The charges against Bonds grew out of a federal probe of a Bay Area laboratory that distributed designer steroids to professional athletes. Roger Clemens, considered one of baseball's greatest pitchers, is scheduled to face trial this summer for lying under oath about steroids. One of his attorneys has been attending the Bonds trial.
Bonds' prosecutors are expected to wrap up their case with a laboratory test that found Bonds was using banned drugs in 2003, just before his grand jury testimony. If convicted, Bonds could be sent to prison or be confined to his home for several months.
Whether the defense can ease the damage inflicted by Kathy Hoskins remains to be seen. She testified she saw Greg Anderson, Bonds' personal trainer who was jailed for refusing to testify in the trial, inject Bonds before a road trip. Bonds had hired her to buy and pack his clothes after she teased him about his wardrobe.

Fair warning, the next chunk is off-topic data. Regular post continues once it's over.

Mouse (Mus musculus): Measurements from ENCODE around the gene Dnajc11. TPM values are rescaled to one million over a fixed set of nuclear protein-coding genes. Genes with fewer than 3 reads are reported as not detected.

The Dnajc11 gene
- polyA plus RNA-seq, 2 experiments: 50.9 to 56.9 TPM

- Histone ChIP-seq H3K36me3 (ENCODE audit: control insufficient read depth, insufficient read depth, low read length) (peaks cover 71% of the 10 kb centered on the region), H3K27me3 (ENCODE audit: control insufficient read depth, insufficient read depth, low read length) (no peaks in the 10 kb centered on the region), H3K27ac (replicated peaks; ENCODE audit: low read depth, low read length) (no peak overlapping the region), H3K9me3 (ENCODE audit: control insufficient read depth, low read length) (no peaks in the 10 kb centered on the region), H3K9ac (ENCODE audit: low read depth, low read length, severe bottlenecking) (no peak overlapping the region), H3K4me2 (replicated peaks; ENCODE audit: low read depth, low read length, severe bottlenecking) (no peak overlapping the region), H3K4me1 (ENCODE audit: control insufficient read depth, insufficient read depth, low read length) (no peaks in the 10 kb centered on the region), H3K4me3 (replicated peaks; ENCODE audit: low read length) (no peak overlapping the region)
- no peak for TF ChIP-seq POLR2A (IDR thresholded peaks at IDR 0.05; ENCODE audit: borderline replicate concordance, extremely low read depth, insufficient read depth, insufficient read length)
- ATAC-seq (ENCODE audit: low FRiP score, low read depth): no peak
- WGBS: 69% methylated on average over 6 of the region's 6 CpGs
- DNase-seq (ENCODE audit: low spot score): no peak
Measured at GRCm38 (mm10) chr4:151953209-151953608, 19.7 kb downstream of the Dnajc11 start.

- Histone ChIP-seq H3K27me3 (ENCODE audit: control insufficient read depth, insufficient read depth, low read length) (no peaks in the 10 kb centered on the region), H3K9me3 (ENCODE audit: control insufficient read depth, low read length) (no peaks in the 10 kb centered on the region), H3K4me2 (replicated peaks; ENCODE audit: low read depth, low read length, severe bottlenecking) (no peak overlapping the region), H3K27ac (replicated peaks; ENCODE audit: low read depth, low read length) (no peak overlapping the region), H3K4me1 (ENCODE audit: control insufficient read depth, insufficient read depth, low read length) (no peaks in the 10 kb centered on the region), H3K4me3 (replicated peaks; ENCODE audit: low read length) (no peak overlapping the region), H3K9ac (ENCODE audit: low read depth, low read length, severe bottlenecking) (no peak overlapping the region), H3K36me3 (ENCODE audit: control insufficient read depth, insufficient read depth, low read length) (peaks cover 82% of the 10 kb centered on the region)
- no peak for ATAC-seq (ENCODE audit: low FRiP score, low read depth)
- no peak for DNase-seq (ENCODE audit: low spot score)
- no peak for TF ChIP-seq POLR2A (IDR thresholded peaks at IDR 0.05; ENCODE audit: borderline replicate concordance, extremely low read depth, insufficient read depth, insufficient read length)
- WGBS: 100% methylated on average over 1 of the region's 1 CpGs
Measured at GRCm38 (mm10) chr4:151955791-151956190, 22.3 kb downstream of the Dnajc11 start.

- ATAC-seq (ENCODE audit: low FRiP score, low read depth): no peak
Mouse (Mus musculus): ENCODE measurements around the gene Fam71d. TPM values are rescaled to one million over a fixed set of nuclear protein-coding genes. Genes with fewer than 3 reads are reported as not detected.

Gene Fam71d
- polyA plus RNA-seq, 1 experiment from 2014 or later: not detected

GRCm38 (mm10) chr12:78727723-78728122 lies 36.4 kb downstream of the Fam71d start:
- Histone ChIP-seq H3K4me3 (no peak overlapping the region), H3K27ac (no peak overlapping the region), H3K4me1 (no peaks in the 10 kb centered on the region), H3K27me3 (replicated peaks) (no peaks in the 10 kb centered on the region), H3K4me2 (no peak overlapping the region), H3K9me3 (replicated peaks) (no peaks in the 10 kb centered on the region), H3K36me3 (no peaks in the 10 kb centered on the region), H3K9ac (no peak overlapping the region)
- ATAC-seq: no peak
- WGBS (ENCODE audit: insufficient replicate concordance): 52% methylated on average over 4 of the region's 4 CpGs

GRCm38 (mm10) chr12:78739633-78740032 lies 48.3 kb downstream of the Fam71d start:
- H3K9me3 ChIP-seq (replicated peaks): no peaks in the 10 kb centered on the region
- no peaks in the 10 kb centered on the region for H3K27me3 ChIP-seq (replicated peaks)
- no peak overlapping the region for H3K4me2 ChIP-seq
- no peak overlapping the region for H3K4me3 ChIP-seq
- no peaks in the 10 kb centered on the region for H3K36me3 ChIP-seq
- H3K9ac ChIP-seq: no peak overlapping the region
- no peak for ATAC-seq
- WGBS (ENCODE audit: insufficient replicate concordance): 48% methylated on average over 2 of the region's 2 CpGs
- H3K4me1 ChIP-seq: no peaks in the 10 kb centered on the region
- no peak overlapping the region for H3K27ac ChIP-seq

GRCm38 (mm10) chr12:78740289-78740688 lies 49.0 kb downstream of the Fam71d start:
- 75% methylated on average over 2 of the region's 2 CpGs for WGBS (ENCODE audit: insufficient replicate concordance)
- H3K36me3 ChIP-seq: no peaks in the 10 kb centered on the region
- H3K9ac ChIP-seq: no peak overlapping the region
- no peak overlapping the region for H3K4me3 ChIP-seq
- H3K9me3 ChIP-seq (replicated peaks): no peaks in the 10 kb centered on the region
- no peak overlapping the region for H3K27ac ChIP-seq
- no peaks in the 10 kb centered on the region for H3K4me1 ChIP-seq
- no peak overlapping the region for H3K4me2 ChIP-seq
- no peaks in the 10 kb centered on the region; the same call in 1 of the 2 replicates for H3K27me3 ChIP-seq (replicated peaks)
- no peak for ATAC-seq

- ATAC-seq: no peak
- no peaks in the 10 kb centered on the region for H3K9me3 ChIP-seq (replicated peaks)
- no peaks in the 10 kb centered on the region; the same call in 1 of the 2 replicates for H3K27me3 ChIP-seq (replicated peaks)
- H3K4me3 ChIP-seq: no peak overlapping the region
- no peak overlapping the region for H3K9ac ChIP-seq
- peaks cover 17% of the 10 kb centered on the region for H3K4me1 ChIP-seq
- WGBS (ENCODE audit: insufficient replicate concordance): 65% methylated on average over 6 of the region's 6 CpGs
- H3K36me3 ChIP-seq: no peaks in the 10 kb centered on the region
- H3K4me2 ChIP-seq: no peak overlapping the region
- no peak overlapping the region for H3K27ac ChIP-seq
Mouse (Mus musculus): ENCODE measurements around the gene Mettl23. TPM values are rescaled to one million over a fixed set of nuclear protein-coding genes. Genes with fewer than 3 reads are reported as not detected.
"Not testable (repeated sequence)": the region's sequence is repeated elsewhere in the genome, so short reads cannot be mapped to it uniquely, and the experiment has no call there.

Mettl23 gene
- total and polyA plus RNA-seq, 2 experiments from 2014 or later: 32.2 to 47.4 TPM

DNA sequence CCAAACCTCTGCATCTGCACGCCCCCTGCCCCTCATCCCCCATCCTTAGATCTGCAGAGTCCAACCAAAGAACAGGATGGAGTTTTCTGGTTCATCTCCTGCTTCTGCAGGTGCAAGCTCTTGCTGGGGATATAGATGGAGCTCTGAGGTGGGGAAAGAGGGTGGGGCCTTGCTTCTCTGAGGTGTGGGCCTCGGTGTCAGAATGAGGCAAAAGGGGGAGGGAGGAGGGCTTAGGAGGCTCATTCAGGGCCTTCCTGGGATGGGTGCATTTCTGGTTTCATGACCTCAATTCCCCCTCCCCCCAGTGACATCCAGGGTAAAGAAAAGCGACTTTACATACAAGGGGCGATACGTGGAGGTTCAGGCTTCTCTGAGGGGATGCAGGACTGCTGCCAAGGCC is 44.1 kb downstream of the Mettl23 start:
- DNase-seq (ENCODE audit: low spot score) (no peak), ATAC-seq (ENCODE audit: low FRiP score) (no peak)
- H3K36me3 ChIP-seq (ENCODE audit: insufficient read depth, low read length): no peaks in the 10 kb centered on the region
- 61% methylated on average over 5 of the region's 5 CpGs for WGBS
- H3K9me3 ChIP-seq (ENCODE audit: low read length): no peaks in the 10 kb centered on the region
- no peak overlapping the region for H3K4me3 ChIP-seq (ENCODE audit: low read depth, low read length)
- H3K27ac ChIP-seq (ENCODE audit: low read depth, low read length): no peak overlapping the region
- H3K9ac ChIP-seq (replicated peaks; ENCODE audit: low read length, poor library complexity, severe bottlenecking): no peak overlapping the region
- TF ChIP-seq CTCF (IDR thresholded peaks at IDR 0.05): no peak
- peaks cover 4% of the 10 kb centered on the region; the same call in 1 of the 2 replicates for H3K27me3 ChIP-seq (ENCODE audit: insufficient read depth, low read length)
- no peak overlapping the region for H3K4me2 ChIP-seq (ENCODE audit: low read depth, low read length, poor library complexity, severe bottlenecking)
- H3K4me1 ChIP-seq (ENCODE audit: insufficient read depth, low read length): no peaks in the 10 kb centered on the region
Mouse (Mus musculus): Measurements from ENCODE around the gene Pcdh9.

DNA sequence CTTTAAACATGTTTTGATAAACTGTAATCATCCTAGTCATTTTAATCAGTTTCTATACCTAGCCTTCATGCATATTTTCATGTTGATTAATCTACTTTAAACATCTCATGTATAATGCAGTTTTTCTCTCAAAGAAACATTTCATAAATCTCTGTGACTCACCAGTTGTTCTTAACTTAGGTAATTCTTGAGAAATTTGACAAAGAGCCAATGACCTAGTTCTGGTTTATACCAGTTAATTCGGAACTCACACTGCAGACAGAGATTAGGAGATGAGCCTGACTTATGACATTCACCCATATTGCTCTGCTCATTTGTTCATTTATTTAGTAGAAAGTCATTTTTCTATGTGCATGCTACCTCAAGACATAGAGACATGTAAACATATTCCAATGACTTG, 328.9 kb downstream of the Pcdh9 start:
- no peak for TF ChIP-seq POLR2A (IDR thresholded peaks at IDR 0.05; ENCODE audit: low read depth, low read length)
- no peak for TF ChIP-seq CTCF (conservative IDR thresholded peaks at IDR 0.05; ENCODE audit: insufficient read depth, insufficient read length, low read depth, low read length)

She began her testimony strong and upbeat, mimicking Bonds humorously. Bonds, who has appeared relaxed for much of the trial, chuckled as she recalled that Bonds had agreed to be her date for her Sadie Hawkins freshman high school dance.
But by the end of her testimony, she was weeping, alluding to the decades-old ties between the Bonds and Hoskins families that had frayed as a result of the case. Bonds' mother and other family members watched her from a front-row bench, and Bonds looked solemn when she left the stand.
Times Researcher Scott Wilson contributed to this report.